Performance tuning guidance for Hive on HDInsight and Azure Data Lake Storage Gen1
The default settings have been set to provide good performance across many different use cases. For I/O intensive queries, Hive can be tuned to get better performance with Azure Data Lake Storage Gen1.
- An Azure subscription. See Get Azure free trial.
- A Data Lake Storage Gen1 account. For instructions on how to create one, see Get started with Azure Data Lake Storage Gen1
- Azure HDInsight cluster with access to a Data Lake Storage Gen1 account. See Create an HDInsight cluster with Data Lake Storage Gen1. Make sure you enable Remote Desktop for the cluster.
- Running Hive on HDInsight. To learn about running Hive jobs on HDInsight, see Use Hive on HDInsight
- Performance tuning guidelines on Data Lake Storage Gen1. For general performance concepts, see Data Lake Storage Gen1 Performance Tuning Guidance
Here are the most important settings to tune for improved Data Lake Storage Gen1 performance:
hive.tez.container.size – the amount of memory used by each tasks
tez.grouping.min-size – minimum size of each mapper
tez.grouping.max-size – maximum size of each mapper
hive.exec.reducer.bytes.per.reducer – size of each reducer
hive.tez.container.size - The container size determines how much memory is available for each task. This is the main input for controlling the concurrency in Hive.
tez.grouping.min-size – This parameter allows you to set the minimum size of each mapper. If the number of mappers that Tez chooses is smaller than the value of this parameter, then Tez will use the value set here.
tez.grouping.max-size – The parameter allows you to set the maximum size of each mapper. If the number of mappers that Tez chooses is larger than the value of this parameter, then Tez will use the value set here.
hive.exec.reducer.bytes.per.reducer – This parameter sets the size of each reducer. By default, each reducer is 256MB.
Set hive.exec.reducer.bytes.per.reducer – The default value works well when the data is uncompressed. For data that is compressed, you should reduce the size of the reducer.
Set hive.tez.container.size – In each node, memory is specified by yarn.nodemanager.resource.memory-mb and should be correctly set on HDI cluster by default. For additional information on setting the appropriate memory in YARN, see this post.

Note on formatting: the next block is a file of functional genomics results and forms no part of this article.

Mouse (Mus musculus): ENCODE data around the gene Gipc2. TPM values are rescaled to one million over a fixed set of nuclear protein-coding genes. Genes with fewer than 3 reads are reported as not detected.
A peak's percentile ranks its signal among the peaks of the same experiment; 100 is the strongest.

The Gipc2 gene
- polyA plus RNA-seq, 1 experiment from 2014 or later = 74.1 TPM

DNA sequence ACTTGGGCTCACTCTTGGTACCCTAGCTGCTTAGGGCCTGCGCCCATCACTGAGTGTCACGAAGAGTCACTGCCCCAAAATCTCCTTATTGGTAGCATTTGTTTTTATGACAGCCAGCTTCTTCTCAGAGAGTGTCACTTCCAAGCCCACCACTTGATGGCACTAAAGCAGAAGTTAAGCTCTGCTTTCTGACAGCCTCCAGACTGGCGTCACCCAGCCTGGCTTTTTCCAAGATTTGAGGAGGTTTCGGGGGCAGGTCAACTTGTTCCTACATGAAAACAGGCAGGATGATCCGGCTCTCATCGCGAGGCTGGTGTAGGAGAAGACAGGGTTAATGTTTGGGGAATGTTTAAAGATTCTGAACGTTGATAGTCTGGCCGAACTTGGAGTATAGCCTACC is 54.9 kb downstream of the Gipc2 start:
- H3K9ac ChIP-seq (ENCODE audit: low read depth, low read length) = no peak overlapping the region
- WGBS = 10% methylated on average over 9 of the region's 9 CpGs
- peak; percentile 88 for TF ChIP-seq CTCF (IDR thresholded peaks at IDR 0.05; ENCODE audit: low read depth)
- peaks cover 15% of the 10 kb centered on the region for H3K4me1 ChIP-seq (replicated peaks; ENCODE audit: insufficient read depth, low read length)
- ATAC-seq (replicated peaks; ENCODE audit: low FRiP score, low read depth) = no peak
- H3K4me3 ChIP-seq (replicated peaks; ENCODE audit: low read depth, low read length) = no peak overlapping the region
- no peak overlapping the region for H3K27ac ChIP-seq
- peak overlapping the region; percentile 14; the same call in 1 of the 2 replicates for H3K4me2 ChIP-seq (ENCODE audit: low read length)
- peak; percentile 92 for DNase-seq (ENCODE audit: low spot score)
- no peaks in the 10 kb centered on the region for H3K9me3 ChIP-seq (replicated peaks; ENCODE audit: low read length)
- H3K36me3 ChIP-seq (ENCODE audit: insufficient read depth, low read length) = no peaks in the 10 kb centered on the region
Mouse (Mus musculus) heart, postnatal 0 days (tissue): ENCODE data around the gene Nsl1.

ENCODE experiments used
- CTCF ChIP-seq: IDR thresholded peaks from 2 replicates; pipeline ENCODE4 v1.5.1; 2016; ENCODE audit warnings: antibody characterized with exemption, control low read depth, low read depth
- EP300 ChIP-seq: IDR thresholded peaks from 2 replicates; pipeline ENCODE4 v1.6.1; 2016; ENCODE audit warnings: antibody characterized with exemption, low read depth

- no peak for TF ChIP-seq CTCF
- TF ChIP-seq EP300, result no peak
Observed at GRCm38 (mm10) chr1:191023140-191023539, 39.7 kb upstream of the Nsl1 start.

I/O intensive workloads can benefit from more parallelism by decreasing the Tez container size. This gives the user more containers which increases concurrency. However, some Hive queries require a significant amount of memory (e.g. MapJoin). If the task does not have enough memory, you will get an out of memory exception during runtime. If you receive out of memory exceptions, then you should increase the memory.
The concurrent number of tasks running or parallelism will be bounded by the total YARN memory. The number of YARN containers will dictate how many concurrent tasks can run. To find the YARN memory per node, you can go to Ambari. Navigate to YARN and view the Configs tab. The YARN memory is displayed in this window.
Total YARN memory = nodes * YARN memory per node Number of YARN containers = Total YARN memory / Tez container size
The key to improving performance using Data Lake Storage Gen1 is to increase the concurrency as much as possible. Tez automatically calculates the number of tasks that should be created so you do not need to set it.
Let's say you have an 8 node D14 cluster.
Total YARN memory = nodes * YARN memory per node Total YARN memory = 8 nodes * 96GB = 768GB Number of YARN containers = 768GB / 3072MB = 256
Data Lake Storage Gen1 throttling
If you hit the limits of bandwidth provided by Data Lake Storage Gen1, you would start to see task failures. This could be identified by observing throttling errors in task logs. You can decrease the parallelism by increasing Tez container size. If you need more concurrency for your job, please contact us.
To check if you are getting throttled, you need to enable the debug logging on the client side. Here's how you can do that:
Put the following property in the log4j properties in Hive config. This can be done from Ambari view: log4j.logger.com.microsoft.azure.datalake.store=DEBUG Restart all the nodes/service for the config to take effect.
If you are getting throttled, you'll see the HTTP 429 error code in the hive log file. The hive log file is in /tmp/<user>/hive.log
Further information on Hive tuning
Here are a few blogs that will help tune your Hive queries: